at their source

cise amounts of positively charged ions of

neurotransmitter that effectively ended the

seizure-like event in mouse models. “These

findings demonstrated the effective use of an

implantable drug-delivery system in vivo [in

a living animal] to control seizures,” said Dr.

Adam Williamson of the Aix Marseille Université,

part of the team who developed this

new technology. This technology integrates

the principles of physics and biochemistry to

create, in essence, an electrochemical circuit

that can be implanted in the brain.

The microfluidic pump is strongly based on

previous designs of ion pumps and functions

as an electrochemical circuit. The implant is

placed locally by the focal point of the seizure

and the mechanism consists of a microfluidic

channel, a gold source electrode, and

two peripheral, plastic-coated electrodes.

The two outer electrodes function to record

neural activity. When seizure-like abnormal

electrical neural activity is detected, a voltage

is applied between an external electrode

and the source electrode, which triggers

the delivery of positively charged particles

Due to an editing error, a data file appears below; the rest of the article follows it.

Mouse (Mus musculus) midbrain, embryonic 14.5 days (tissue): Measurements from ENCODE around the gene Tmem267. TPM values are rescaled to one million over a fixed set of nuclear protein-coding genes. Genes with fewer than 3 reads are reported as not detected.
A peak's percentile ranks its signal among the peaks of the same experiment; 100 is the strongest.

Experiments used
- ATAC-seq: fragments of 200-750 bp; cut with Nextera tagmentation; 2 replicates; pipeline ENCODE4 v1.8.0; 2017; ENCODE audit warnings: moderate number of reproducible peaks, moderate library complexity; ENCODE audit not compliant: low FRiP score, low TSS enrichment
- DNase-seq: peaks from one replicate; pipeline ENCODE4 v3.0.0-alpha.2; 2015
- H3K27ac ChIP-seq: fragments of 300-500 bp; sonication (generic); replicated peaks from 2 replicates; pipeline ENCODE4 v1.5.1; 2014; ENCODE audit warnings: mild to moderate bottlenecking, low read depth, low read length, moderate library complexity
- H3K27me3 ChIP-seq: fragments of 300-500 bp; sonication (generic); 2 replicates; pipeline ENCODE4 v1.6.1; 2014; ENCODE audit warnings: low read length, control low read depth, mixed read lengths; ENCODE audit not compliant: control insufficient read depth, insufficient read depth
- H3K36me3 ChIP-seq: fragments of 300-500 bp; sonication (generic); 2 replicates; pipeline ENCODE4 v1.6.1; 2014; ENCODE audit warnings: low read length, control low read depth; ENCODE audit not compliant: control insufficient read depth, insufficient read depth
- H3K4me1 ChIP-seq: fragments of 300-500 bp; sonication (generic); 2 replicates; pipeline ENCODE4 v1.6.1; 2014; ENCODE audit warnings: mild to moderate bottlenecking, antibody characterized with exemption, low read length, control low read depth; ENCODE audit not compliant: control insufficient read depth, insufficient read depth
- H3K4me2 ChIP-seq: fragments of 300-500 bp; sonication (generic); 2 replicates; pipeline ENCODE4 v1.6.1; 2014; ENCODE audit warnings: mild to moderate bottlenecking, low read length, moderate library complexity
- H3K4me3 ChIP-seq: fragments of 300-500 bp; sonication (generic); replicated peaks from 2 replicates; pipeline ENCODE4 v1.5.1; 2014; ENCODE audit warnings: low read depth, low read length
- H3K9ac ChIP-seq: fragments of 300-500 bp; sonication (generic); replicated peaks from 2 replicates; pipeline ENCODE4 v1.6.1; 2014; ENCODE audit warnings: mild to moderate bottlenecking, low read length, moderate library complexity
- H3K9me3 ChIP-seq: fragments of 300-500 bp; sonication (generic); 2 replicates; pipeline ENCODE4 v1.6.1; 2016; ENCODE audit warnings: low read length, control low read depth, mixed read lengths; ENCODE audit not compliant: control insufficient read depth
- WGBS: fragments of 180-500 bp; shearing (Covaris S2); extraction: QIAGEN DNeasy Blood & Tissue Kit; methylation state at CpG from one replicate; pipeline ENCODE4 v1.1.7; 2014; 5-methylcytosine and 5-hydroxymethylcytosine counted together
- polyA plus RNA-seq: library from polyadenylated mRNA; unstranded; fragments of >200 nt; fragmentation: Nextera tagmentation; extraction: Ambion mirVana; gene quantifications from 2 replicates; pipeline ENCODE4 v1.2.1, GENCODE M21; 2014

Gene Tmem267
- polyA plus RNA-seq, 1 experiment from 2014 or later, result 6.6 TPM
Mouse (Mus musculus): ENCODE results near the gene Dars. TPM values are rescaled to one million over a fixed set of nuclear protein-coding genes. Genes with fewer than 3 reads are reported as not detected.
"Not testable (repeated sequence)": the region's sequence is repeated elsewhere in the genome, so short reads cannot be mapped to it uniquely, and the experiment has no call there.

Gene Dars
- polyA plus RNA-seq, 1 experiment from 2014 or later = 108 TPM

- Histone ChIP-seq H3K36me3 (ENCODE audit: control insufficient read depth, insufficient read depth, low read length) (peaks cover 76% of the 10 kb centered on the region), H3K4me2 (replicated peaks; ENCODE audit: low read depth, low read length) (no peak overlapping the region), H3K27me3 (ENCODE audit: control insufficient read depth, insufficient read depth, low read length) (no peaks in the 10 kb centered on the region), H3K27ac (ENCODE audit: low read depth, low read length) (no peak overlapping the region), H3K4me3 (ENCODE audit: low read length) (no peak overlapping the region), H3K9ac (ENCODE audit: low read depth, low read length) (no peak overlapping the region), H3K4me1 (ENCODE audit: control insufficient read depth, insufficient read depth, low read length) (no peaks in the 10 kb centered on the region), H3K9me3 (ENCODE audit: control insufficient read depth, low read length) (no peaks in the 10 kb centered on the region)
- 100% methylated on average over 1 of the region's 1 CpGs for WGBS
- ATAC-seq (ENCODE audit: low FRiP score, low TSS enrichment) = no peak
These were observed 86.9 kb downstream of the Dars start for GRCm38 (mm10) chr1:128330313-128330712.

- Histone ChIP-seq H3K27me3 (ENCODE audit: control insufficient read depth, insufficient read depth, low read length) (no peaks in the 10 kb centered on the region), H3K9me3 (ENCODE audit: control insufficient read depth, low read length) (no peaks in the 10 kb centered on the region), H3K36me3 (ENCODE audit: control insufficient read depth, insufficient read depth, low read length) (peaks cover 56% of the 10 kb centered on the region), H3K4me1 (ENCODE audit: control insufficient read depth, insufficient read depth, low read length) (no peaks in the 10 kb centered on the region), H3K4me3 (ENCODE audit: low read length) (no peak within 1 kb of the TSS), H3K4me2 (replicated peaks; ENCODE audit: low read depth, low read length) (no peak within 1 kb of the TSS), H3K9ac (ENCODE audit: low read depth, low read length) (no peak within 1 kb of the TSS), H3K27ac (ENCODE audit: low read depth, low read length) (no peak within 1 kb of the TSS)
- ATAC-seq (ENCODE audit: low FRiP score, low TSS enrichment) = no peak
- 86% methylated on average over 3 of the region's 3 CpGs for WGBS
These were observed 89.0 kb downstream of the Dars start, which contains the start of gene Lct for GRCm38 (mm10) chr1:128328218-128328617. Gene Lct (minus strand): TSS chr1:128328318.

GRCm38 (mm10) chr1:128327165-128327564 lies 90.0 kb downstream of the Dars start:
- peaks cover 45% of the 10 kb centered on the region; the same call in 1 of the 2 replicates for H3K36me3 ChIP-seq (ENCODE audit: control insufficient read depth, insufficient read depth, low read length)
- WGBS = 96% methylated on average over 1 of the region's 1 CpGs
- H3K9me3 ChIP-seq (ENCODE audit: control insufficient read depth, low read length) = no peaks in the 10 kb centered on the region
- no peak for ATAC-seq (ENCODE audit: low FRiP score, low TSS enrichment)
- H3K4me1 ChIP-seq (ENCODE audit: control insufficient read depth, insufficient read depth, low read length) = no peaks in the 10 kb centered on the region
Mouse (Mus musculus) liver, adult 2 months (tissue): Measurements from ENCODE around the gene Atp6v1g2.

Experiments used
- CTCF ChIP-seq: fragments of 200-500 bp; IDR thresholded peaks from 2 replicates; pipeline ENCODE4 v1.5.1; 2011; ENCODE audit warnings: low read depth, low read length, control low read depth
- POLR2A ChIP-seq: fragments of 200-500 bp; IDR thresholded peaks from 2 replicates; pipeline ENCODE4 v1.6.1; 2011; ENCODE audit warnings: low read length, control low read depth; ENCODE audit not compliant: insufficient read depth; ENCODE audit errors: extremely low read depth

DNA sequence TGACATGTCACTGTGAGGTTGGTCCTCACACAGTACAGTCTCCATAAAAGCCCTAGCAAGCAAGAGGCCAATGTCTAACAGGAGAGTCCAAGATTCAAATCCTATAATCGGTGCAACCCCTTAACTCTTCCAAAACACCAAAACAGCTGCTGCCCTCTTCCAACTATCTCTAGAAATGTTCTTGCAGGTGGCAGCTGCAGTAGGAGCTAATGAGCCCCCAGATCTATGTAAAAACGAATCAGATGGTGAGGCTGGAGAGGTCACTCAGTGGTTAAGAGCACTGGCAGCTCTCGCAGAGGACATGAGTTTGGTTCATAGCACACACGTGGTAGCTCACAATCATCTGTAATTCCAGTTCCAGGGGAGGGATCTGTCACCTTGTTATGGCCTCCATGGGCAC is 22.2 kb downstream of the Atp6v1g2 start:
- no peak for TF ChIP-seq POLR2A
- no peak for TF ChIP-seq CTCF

through a negatively charged membrane,

the anion exchange membrane, to the target

outlet that releases the drug. Opposites attract

as the positive drug treatment particles

stored in the pump move across a negative

membrane to the outlet site.

The microfluidic ion pump has the added

advantage of being more sensitive to voltage

and being incredibly efficient, delivering

nearly all molecules to their intended target.

In their study, the research team used a

GABA solution known to inhibit seizure-like

activity as the drug treatment. GABA causes

negative chloride ion uptake, which lowers

the charge in the cell, preventing the neuron’s

firing capability.

Upon inducing seizure-like

events in mice, the probe

successfully recorded

the abnormal activity

and released

enough GABA

to readjust

and regulate

neural

activity, thereby

quickly stopping the seizure at its source.

After the probe had been implanted, seizures

could no longer be induced, illustrating this

method is highly effective. Further, the GABA

that was delivered to the seizure source site

was quickly broken down, indicating that

since the drug was so quickly degraded, it had

little to no adverse side effects.

While this technology is very promising—it

eliminates many formerly daunting

challenges in treating neural disorders—

this new technology is still limited in its applications.

Most importantly, the treatment

is reactionary. Since the mechanism senses

and responds to abnormal neural activity,

the treatment is only administered after a

potentially dangerous seizure has begun.

Even so, researchers have postulated that

seizures can be predicted with algorithms,

which would enable the mechanism to

halt a seizure before it happens. According

to Dr. Williamson, there are other key

limitations in the study. “The animals in

this study were anesthetized during experiments,